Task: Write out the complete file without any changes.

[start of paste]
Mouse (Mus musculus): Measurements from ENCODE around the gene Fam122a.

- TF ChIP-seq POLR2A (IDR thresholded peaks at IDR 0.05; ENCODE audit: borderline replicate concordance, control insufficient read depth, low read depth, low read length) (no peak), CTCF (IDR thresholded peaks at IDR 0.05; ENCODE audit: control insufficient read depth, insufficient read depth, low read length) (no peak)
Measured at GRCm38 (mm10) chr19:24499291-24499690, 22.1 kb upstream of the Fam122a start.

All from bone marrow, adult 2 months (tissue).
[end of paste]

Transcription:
Mouse (Mus musculus): Measurements from ENCODE around the gene Fam122a.

- TF ChIP-seq POLR2A (IDR thresholded peaks at IDR 0.05; ENCODE audit: borderline replicate concordance, control insufficient read depth, low read depth, low read length) (no peak), CTCF (IDR thresholded peaks at IDR 0.05; ENCODE audit: control insufficient read depth, insufficient read depth, low read length) (no peak)
Measured at GRCm38 (mm10) chr19:24499291-24499690, 22.1 kb upstream of the Fam122a start.

All from bone marrow, adult 2 months (tissue).